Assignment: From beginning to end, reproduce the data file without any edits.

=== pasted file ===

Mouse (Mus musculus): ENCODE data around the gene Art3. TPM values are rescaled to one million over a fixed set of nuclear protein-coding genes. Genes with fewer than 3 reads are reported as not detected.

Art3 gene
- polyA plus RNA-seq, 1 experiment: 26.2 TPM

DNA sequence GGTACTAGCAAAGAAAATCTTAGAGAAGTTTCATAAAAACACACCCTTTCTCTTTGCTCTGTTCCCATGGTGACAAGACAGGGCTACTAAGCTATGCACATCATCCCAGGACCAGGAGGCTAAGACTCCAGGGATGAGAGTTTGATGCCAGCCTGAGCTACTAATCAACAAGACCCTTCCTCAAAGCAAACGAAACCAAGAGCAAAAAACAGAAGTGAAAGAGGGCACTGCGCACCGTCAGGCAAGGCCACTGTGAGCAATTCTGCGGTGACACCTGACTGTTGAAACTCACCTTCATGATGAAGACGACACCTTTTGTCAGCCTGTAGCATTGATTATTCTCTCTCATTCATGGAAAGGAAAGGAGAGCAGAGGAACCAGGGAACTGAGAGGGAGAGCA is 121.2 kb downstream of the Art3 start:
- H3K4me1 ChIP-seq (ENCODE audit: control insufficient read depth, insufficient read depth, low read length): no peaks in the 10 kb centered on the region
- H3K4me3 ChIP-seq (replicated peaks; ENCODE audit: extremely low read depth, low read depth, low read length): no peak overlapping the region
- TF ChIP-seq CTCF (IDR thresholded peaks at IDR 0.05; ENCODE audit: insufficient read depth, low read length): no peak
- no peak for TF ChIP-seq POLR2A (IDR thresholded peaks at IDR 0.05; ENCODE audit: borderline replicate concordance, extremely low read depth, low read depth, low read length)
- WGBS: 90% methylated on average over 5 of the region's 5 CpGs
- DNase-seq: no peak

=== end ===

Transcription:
Mouse (Mus musculus): ENCODE data around the gene Art3. TPM values are rescaled to one million over a fixed set of nuclear protein-coding genes. Genes with fewer than 3 reads are reported as not detected.

Art3 gene
- polyA plus RNA-seq, 1 experiment: 26.2 TPM

DNA sequence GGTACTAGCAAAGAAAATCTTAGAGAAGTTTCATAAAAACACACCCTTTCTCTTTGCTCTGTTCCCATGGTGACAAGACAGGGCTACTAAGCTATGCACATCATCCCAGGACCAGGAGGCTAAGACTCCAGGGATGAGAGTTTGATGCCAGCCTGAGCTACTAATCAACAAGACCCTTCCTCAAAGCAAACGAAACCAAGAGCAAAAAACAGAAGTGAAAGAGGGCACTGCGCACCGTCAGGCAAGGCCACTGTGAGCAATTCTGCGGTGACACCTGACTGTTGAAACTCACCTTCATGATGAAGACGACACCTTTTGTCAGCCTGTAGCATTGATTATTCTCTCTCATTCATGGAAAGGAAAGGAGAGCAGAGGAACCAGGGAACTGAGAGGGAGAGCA is 121.2 kb downstream of the Art3 start:
- H3K4me1 ChIP-seq (ENCODE audit: control insufficient read depth, insufficient read depth, low read length): no peaks in the 10 kb centered on the region
- H3K4me3 ChIP-seq (replicated peaks; ENCODE audit: extremely low read depth, low read depth, low read length): no peak overlapping the region
- TF ChIP-seq CTCF (IDR thresholded peaks at IDR 0.05; ENCODE audit: insufficient read depth, low read length): no peak
- no peak for TF ChIP-seq POLR2A (IDR thresholded peaks at IDR 0.05; ENCODE audit: borderline replicate concordance, extremely low read depth, low read depth, low read length)
- WGBS: 90% methylated on average over 5 of the region's 5 CpGs
- DNase-seq: no peak